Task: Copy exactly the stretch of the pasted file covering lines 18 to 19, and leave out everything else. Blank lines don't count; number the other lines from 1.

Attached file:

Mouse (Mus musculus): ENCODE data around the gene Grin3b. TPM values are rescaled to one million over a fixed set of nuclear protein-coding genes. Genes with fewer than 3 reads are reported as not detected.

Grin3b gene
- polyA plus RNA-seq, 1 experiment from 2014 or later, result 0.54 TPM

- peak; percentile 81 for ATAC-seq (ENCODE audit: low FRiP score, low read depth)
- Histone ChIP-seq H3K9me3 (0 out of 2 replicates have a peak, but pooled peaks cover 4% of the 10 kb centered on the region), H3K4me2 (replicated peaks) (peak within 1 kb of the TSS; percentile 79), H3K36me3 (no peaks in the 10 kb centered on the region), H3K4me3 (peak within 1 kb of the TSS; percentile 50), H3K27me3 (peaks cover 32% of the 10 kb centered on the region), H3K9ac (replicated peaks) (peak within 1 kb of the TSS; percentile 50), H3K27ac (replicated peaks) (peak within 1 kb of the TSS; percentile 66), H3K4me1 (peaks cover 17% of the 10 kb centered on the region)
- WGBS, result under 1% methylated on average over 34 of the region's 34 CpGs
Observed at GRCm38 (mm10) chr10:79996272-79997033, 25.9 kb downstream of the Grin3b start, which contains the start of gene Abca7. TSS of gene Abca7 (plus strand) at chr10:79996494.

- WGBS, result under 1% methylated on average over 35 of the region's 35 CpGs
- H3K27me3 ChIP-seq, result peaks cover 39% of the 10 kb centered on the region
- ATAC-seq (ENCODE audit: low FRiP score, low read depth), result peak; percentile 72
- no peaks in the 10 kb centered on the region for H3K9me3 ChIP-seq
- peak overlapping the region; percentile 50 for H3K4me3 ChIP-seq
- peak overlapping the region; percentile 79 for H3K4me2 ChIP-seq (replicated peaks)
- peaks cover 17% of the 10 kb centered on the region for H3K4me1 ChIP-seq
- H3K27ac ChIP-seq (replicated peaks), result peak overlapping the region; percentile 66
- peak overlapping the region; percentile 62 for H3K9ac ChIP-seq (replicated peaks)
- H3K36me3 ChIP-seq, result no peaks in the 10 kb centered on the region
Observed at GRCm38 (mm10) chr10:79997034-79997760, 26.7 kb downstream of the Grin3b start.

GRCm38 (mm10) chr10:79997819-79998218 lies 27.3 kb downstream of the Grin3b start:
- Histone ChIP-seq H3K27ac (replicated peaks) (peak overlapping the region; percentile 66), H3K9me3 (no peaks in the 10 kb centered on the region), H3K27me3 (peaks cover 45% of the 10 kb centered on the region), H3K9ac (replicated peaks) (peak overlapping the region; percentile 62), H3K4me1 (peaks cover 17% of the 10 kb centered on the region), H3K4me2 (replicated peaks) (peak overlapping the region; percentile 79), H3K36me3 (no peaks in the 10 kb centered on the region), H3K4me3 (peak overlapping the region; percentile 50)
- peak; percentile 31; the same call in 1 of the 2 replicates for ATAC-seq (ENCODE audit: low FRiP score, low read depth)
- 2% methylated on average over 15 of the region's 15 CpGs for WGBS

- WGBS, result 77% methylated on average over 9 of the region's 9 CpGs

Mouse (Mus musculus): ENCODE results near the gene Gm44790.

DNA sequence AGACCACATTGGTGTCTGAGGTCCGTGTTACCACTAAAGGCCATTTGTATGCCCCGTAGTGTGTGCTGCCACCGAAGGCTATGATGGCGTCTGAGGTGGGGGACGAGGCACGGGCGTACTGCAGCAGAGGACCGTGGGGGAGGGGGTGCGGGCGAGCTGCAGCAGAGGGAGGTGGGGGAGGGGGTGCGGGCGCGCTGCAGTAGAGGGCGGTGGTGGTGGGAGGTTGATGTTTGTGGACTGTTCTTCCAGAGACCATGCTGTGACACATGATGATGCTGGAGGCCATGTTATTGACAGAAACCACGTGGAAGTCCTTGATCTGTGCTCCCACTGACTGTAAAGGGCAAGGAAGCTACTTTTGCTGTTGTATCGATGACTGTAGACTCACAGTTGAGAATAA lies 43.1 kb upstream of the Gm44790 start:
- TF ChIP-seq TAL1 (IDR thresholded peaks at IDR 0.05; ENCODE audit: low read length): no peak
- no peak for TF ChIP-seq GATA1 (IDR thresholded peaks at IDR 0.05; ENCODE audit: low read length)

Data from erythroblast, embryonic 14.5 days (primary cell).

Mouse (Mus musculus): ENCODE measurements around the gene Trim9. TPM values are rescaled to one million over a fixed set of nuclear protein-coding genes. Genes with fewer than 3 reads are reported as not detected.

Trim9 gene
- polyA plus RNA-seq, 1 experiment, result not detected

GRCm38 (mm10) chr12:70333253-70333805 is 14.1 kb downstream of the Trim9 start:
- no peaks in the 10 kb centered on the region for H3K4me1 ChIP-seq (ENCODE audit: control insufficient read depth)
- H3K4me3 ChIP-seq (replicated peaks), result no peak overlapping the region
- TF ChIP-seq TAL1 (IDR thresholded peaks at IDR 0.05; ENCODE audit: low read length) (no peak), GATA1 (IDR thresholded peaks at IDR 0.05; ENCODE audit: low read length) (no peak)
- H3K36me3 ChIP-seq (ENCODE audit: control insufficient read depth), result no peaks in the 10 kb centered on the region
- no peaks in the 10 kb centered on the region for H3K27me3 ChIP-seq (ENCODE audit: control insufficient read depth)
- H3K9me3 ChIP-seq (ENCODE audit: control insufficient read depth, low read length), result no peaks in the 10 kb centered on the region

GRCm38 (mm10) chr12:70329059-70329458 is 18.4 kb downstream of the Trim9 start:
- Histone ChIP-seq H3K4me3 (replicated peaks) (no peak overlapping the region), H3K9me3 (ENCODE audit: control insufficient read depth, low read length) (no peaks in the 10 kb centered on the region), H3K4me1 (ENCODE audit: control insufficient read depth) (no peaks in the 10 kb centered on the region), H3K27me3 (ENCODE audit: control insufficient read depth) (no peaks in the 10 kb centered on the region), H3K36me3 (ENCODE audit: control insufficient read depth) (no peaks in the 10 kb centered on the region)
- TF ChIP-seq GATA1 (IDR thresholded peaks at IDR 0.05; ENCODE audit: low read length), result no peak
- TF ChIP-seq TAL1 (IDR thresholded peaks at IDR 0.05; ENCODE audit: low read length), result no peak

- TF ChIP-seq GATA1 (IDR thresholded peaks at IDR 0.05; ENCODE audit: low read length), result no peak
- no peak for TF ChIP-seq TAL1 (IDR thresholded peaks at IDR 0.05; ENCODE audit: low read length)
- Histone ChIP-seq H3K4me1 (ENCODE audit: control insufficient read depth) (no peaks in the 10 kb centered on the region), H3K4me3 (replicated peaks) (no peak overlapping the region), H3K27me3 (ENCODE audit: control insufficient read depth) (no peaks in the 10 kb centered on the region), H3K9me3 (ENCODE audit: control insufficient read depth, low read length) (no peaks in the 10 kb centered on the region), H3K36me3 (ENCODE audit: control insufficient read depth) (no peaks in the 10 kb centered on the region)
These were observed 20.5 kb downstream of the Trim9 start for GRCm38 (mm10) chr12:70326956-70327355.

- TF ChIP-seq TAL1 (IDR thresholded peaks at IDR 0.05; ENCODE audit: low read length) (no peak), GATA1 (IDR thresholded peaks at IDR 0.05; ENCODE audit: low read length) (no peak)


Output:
Observed at GRCm38 (mm10) chr10:79997034-79997760, 26.7 kb downstream of the Grin3b start.

GRCm38 (mm10) chr10:79997819-79998218 lies 27.3 kb downstream of the Grin3b start: